If you’ve taken the plunge into the US credit card game, or are considering applying for your first US card, one thing you’ll need to worry about is how to pay your credit card bills. As US credit cards are billed in US dollars, you might be wondering where to exchange your money since you will need a reliable (and most importantly, cheap!) method to convert your Canadian dollars to US dollars.
Fortunately, there are several low-cost options available to Canadians these days to minimize foreign transaction fees and avoid any hidden fees. These methods can also be used to exchange Canadian currency for other foreign currencies if needed.
The simplest way works only for American Express credit cards, using Simplii Financial bill payment. Otherwise, you’ll need to use a forex exchange, remittance service, or something called Norbert’s Gambit.
Direct Bill Pay (Simplii / RBC)
If you have a Simplii Financial checking account, the easiest trick to pay off US American Express credit cards is via bill payment. This method can only be used for US American Express cards and not with other financial institutions.
Simply search for bill payee labeled ‘American Express Regular’.
Add your US Amex card number in the account number field and you’re good to go.
FYI, I also see Chase and Capital One both listed as payees as “MASTERCARD, JPMORGAN CHASE BNK”, “MASTERCARD, CAPITAL ONE”, respectively. I cannot comment if these work the same way however. If anyone has a data point to share, please do so in the comments below!
If you don’t yet have a Simplii account, consider using our referral link and earn up to a $250 welcome bonus when you meet the deposit requirements! Our review of Simplii’s Visa credit card shows that it isn’t horrible either.
Update November 2021: One of our readers, Jackson, has kindly pointed out that direct bill pay also works with RBC’s online system.
CAUTION: Direct bill payments to a US bill payee from a Canadian account cannot be tracked. Therefore, if something does go wrong, you may be S.O.L. Use this method at your own risk.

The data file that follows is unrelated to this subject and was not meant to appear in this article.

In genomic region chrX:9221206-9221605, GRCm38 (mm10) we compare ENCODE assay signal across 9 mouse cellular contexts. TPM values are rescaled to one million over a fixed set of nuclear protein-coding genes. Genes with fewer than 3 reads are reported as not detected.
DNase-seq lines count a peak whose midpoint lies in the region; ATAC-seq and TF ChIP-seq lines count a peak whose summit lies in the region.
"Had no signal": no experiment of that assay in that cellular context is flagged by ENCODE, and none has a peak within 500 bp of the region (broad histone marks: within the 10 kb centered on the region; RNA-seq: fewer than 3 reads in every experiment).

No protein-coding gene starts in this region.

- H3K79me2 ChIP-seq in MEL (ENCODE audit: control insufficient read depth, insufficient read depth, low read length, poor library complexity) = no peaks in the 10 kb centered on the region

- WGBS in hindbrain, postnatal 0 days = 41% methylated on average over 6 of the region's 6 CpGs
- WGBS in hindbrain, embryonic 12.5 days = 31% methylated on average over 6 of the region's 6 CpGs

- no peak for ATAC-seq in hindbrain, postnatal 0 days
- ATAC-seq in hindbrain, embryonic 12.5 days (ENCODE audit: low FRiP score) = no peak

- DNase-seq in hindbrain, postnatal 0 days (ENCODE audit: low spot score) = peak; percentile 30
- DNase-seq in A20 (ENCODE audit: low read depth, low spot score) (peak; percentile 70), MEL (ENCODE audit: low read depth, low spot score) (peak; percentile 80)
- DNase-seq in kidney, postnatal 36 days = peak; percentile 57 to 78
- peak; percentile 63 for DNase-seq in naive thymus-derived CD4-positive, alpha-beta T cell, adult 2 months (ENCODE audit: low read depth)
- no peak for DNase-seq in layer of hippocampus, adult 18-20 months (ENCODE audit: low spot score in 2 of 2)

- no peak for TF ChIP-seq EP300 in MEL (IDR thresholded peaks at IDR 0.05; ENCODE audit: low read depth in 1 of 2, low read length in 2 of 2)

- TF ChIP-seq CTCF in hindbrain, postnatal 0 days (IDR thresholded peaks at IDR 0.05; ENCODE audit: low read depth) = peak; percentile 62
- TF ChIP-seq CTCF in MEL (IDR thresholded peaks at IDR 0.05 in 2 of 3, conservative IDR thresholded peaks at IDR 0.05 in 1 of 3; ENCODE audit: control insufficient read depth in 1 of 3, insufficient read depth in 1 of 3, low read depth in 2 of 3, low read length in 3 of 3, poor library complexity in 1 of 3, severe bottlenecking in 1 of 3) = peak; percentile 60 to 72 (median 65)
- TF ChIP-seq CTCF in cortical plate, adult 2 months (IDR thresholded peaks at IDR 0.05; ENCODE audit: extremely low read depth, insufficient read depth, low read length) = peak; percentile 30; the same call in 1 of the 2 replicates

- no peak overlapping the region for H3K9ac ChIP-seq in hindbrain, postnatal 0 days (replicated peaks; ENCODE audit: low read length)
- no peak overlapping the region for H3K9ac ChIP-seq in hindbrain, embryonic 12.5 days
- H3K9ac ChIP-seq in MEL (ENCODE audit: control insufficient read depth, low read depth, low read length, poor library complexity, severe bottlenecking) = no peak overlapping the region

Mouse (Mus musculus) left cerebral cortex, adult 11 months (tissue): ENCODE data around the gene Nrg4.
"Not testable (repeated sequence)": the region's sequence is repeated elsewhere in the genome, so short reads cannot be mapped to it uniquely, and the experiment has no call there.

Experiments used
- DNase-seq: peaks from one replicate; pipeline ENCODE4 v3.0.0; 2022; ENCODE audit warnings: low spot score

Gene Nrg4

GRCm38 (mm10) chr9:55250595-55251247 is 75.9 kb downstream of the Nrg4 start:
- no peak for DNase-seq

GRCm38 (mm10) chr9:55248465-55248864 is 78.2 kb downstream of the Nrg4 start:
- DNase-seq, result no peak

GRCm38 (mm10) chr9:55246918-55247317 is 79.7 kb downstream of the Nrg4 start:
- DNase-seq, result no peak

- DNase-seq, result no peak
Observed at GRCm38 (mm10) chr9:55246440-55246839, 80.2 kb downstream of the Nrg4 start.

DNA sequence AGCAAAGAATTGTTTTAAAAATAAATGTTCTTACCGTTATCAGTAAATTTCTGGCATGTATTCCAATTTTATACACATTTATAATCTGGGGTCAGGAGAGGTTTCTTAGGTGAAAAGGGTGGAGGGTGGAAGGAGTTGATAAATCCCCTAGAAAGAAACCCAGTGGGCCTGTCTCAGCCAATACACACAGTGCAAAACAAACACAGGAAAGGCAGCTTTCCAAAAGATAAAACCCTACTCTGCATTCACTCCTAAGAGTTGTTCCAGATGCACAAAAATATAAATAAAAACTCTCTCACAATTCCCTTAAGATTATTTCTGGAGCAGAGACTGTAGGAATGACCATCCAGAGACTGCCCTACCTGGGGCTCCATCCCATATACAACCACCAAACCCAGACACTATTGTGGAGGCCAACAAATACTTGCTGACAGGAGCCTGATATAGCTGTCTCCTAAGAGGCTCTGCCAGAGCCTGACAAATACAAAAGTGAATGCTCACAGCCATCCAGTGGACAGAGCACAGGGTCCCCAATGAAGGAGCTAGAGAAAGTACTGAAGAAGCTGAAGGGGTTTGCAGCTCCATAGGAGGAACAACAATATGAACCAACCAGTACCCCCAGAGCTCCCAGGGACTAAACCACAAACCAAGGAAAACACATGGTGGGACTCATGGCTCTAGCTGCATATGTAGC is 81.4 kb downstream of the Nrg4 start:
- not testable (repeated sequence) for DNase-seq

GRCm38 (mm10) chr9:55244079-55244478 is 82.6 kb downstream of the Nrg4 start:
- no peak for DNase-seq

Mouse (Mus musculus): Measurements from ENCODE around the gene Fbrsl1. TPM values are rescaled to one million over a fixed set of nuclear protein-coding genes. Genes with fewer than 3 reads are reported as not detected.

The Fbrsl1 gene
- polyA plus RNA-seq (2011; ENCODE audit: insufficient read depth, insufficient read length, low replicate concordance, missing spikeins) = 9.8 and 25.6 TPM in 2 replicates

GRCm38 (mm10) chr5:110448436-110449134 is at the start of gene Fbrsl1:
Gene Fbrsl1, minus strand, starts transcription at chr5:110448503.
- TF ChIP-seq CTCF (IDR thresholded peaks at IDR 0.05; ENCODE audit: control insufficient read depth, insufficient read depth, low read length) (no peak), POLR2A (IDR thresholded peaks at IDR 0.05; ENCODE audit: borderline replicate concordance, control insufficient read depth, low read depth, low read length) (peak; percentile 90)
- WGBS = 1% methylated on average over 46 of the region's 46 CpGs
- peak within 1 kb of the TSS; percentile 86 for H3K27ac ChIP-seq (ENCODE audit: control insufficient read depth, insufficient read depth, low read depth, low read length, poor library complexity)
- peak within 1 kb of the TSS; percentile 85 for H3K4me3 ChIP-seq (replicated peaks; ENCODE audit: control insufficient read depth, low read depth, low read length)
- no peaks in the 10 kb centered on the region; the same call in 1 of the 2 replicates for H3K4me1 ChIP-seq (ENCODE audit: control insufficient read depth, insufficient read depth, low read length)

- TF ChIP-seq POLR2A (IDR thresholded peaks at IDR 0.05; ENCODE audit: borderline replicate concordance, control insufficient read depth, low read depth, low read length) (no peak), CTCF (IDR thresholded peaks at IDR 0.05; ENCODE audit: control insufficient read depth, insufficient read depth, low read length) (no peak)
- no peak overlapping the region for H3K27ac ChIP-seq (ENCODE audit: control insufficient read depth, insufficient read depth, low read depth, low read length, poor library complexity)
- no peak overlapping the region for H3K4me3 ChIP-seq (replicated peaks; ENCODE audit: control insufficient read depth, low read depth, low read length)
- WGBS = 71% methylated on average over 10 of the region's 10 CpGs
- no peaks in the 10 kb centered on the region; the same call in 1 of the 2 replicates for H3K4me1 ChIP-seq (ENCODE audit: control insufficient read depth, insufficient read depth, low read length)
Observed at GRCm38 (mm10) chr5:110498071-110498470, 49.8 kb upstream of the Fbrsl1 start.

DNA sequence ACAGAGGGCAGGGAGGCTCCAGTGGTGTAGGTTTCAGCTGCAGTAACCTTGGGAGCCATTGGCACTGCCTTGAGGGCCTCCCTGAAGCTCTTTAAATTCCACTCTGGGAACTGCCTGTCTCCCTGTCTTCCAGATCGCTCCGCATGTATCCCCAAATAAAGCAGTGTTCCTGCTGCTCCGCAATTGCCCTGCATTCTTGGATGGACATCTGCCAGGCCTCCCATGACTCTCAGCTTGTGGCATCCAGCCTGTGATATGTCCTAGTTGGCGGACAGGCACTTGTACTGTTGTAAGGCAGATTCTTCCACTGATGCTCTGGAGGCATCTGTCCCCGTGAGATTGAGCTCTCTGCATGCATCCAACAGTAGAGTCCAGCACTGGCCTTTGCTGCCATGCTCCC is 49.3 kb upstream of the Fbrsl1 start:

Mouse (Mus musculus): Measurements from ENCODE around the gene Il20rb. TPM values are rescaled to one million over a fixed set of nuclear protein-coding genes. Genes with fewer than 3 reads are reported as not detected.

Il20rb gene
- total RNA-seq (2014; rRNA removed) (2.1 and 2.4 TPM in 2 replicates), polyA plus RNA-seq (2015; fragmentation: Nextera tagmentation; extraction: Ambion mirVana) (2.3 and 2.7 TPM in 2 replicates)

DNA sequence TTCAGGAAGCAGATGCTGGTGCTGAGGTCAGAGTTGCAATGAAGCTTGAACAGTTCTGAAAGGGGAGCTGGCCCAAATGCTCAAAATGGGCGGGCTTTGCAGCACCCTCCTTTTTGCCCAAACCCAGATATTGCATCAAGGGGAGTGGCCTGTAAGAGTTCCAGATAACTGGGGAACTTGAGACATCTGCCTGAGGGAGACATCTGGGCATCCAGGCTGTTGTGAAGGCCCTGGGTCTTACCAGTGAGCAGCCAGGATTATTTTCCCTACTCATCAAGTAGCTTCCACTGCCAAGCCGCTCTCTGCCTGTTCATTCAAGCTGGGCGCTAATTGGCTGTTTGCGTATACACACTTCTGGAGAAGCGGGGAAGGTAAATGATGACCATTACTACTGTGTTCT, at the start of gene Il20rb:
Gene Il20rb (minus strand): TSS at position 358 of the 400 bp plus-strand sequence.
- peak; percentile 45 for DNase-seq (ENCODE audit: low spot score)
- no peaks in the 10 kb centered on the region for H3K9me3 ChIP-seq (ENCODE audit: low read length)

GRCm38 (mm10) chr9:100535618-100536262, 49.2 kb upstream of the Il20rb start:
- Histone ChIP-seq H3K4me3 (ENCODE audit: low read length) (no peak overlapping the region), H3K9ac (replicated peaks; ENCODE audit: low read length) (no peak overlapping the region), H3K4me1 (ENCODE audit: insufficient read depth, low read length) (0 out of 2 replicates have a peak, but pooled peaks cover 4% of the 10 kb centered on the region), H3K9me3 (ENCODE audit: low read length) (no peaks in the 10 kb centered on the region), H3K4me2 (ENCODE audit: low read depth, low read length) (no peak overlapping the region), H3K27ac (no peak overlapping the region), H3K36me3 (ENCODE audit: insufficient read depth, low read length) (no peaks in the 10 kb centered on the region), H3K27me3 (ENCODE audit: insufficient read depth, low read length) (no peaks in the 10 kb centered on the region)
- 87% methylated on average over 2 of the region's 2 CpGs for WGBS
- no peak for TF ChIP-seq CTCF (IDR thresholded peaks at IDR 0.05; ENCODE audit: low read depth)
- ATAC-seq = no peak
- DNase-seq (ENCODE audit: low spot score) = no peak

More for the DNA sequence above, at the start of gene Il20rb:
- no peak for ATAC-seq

Foreign Currency Exchanges
If you need to pay off anything other than an Amex, you’ll need to venture into currency exchange. Most banks offer currency exchange services but at a very poor rate; we recommend staying away from this as an option.
Instead, there are dedicated foreign currency exchanges (Interactive Brokers (IBKR), Knightsbridge FX, etc) and turnkey exchange services (VBCE, Wise). My personal favorite is Wise for convenience, however, you may get slightly better currency exchange rates using VBCE if doing over $10,000 or IBKR otherwise.
Vancouver Bullion & Currency Exchange (VBCE)
VBCE is a major currency exchange based in Vancouver. They offer a very competitive exchange rate for exchanging Canadian dollars for US dollars, several funding methods, and quick execution (24-48 hours). You also do get a discount (0.20 basis points) if you transfer over $10,000 CAD at one time.
You can sign up for VBCE here. KYC and ID verification will be required.
Depending on your bank, you can transfer funds easily using Bill Payment. Total turnaround for bill payment is 2-4 business days. Other methods include Pre-Authorized Debit (1-3 biz days), or e-transfer (also 1-3 business days). You can lock in your exchange rate prior to initiating your transfer.
Of note, United States dollar funds received via VBCE will need to be deposited into a Canadian domiciled USD account. While transferring them across borders is possible, this would incur a wire transaction fee with VBCE, and possibly a receiving wire fee at the receiving bank as well.
Having a Canadian USD checking account paired with a cross-border account is ideal, for example TD Canada USD Checking and TD US Convenience Checking, BMO Canada and BMO Harris Bank, etc. Then you can freely transfer USD from the Canadian bank to the US-domiciled one.
Wise (formerly TransferWise)
Wise (formerly known as TransferWise) is an international remittance service, and probably the most convenient method to transfer currency available. This is the method I use to convert CAD to USD to pay off my US-based credit cards as Wise makes it simple to exchange CAD for other currencies.